Boston - Boston teens will join the national debate over healthcare when they take up the issue at a City Hall forum tomorrow night, a day before a nationally televised debate on universal healthcare takes place at Faneuil Hall.
Sponsored by the Mayor’s Youth Council and the Boston Public Health Commission’s Boston Area Health Education Center (BAHEC), the forum is designed to spark teens’ interest in a topic that has taken on added significance because of the presidential race and in Massachusetts, where residents who can afford it are now required to have health insurance.
The forum will run from 6 p.m. to 7:30 p.m. Tuesday, April 8, in Room 801 at One City Hall Square. Guests can enter on Congress Street.
“This is a wonderful opportunity to engage young people in Boston in the healthcare debate,’’ said Dr. Barbara Ferrer, executive director of the Public Health Commission. “These are issues that affect so many of our children and young people and it's important that their voices be heard.''
Four pairs of teens will square off in a series of mini-debates that will tackle whether:
- America has an obligation to provide healthcare to all of its citizens;
- The US government has a responsibility to provide coverage to undocumented workers;
- Public high schools should be required to offer health education, including physical education, to all students;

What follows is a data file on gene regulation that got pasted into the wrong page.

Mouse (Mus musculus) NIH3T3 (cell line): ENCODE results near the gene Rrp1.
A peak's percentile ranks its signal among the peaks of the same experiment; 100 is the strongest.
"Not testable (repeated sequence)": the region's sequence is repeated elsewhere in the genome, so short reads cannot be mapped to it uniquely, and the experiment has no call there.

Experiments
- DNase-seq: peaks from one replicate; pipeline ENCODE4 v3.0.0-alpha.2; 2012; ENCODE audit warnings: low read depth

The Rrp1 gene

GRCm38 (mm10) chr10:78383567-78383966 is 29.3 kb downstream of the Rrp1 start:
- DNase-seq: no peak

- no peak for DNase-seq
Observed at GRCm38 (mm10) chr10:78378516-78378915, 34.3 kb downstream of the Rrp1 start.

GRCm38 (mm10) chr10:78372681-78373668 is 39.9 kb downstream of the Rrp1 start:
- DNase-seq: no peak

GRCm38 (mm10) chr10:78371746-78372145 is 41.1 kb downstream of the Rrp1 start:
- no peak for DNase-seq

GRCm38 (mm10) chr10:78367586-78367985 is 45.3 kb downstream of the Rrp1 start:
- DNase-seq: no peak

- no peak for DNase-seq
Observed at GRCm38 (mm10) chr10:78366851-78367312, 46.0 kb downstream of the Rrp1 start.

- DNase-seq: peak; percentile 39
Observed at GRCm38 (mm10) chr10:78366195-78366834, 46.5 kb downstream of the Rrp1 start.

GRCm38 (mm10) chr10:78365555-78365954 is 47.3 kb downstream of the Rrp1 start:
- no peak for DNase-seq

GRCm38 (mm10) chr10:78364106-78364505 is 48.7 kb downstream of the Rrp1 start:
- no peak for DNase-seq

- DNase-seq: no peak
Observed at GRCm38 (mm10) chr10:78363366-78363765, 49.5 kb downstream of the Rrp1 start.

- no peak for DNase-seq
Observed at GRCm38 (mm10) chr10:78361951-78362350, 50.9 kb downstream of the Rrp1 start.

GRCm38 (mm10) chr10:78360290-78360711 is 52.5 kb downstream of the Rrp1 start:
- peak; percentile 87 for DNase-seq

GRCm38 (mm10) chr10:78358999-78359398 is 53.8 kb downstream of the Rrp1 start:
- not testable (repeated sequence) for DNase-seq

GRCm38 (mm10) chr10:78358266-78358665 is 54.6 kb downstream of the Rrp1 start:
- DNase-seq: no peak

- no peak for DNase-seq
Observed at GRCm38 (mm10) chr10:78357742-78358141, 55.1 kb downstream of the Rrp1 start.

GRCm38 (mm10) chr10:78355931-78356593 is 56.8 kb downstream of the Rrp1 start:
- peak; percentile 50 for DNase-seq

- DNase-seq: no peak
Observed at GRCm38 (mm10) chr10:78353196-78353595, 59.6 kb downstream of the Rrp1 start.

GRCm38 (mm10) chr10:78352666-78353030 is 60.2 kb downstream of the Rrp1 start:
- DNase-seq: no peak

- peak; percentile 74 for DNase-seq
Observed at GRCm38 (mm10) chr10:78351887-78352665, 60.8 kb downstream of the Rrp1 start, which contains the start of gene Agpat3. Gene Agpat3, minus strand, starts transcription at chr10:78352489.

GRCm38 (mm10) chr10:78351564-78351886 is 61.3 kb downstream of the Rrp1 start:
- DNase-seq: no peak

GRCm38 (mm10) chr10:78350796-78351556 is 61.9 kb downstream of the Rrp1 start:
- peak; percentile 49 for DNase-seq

- All girls, ages 11-12, should be required to receive the vaccine that protects them against the most common forms of the human papillomavirus (HPV).
Youth participating in the debates include representatives from Alternatives for Community and Environment (ACE), BAHEC, and Breach of Life Dorchester (B.O.L.D.) Teens.
Susan Dentzer, health correspondent for PBS’s NewsHour with Jim Lehrer, will offer guidance to the teens before they begin the debates.
Dentzer will moderate the nationally televised debate on Americans’ fundamental right to healthcare and the government’s obligation to provide it at 6:45 p.m. Wednesday, April 9, at Faneuil Hall. That debate is sponsored by the Miller Center of Public Affairs at the University of Virginia, in partnership with MacNeil/Lehrer Productions.
Dr. JudyAnn Bigby, secretary of Health and Human Services for the Commonwealth of Massachusetts, and Regina Herzlinger, professor of business administration at Harvard Business School, will speak in favor of the government’s obligation to provide healthcare. Speaking against it will be Richard Armey, chairman of Freedom Works and former House Majority Leader in the US Congress, and Richard Epstein, professor of law at the University of Chicago.
In Massachusetts, there are an estimated 40,000 children without health insurance, according to Health Care for All. Nationally, nearly 20 percent of uninsured Americans – 8.7 million individuals – are children, the Institute of Medicine reported.